Publication Name

Production and Operations Management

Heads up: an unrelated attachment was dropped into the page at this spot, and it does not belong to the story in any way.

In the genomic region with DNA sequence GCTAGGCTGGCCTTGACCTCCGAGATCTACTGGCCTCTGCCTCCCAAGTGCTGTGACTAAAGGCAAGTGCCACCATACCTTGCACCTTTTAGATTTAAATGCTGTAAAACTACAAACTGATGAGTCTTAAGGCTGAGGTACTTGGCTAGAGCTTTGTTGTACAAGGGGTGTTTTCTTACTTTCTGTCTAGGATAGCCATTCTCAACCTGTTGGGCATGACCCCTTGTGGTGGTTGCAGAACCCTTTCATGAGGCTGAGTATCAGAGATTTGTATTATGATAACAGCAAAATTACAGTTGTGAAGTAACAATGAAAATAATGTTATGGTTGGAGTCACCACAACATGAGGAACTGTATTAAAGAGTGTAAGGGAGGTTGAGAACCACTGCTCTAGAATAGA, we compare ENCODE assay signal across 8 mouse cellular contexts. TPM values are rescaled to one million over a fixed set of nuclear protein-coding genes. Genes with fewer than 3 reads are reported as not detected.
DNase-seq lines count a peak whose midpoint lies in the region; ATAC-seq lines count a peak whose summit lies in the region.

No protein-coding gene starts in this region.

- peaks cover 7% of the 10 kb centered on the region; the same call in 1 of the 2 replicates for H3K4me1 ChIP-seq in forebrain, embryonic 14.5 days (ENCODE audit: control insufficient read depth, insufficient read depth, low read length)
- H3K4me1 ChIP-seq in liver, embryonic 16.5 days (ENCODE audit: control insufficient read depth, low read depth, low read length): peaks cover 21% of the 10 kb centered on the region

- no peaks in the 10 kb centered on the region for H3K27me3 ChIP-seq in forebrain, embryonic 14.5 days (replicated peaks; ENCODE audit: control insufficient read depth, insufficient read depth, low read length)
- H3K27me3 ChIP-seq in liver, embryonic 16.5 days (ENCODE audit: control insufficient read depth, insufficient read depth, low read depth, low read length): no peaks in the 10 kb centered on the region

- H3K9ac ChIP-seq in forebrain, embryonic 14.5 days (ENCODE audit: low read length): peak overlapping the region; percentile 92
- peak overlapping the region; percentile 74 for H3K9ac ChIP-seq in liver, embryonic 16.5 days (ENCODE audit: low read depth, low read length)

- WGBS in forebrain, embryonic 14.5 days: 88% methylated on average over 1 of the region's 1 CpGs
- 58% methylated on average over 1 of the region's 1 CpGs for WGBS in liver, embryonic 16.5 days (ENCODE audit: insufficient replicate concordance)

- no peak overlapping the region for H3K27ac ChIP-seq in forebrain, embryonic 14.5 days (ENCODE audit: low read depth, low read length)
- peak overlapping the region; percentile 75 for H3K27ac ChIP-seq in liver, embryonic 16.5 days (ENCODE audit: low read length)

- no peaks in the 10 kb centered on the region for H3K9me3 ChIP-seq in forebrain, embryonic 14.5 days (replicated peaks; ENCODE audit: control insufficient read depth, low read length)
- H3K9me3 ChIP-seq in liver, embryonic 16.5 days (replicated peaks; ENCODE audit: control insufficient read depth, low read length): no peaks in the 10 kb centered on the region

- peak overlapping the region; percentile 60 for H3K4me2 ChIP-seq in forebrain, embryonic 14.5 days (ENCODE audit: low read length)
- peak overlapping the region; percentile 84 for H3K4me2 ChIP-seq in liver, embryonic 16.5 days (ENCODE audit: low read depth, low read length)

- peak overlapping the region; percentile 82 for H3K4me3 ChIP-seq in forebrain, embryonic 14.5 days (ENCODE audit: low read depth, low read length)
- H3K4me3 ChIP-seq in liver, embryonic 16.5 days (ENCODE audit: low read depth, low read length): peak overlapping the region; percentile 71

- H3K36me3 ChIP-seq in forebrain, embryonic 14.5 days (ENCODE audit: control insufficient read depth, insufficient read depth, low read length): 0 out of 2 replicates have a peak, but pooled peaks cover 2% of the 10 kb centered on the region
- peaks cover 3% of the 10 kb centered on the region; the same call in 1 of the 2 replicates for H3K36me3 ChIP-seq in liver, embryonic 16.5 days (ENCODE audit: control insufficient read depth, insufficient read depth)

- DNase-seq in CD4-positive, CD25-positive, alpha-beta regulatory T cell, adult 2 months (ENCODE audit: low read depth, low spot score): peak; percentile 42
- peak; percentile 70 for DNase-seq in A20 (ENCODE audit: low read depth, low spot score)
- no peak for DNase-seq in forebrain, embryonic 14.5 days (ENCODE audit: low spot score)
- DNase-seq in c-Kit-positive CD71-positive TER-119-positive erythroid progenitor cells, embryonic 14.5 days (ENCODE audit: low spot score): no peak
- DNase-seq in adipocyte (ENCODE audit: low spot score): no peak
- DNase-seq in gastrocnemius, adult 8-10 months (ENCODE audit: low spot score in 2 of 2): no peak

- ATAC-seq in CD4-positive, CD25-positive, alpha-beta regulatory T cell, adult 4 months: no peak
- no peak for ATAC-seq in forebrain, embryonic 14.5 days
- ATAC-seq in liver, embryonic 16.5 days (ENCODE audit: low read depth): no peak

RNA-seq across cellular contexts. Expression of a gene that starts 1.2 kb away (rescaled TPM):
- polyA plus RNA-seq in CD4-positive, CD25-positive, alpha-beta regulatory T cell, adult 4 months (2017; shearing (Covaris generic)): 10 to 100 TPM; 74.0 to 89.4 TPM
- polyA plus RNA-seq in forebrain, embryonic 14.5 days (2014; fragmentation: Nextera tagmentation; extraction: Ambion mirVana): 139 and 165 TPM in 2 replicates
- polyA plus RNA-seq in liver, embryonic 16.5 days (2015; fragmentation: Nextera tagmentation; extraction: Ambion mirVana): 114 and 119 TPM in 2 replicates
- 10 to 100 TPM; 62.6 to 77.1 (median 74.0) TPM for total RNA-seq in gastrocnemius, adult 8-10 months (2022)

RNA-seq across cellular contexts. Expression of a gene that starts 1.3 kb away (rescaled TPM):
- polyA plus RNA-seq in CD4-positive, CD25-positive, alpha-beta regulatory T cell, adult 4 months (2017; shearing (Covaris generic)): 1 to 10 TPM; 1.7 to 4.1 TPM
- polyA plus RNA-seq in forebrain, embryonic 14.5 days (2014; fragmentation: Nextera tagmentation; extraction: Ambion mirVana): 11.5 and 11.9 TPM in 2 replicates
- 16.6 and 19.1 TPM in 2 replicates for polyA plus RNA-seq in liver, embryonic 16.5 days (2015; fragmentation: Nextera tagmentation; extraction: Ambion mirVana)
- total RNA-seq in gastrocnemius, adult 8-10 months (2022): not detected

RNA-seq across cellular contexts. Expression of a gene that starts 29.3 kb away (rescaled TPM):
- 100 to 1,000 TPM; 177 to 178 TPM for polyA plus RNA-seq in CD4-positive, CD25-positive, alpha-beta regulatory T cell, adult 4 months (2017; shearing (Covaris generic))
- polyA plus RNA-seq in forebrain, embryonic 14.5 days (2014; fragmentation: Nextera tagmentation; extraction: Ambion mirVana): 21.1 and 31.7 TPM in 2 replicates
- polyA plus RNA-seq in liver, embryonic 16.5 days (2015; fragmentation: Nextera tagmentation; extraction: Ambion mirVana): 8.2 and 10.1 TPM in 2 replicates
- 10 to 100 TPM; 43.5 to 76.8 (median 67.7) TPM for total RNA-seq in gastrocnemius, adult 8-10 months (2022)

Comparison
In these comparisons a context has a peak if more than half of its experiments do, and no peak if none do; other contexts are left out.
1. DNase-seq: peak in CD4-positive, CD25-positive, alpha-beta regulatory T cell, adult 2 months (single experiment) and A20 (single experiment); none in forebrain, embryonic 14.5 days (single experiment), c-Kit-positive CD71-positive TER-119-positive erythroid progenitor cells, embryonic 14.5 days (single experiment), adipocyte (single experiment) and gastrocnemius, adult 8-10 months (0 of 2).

Most developed countries hold significant quantities of medical supplies in reserve for emergency response. Due to high handling costs and remote storage locations, such stocks are typically not used for day-to-day operations. In consequence, the expiry of reserve supplies (without use) is a significant problem. One possible remedy for such wastage is to donate large batches of dated supplies to developing nations, which often do without adequate medical supplies in their health systems. Here, we focus on personal protective equipment (PPE) and similar products, which have low risks associated with aging and safety. However, the international community is cautious about donating dated medical supplies, with the World Health Organization explicitly recommending against it. Issues of safety, while important, are not the primary concern as recent studies have shown expiration dates to be conservative. Instead, most concerns relate to macrolevel effects on the recipient country. Taking safety as given, we carefully model the incentives in the medical supplies donation supply chain, providing insights into the likely effects of corruption and impacts on the local industry. Overall, we find that the impact of donation is not monotone in the quality of donated products. In particular, dated donations whose quality is slightly lower than the quality of products in the local market are likely to be more beneficial than fresh donations; thus, we suggest that the international community reconsiders its stand on banning donations from dated reserves. We provide concrete guidelines for such donations and suggest a possible path for implementation of a donation program.



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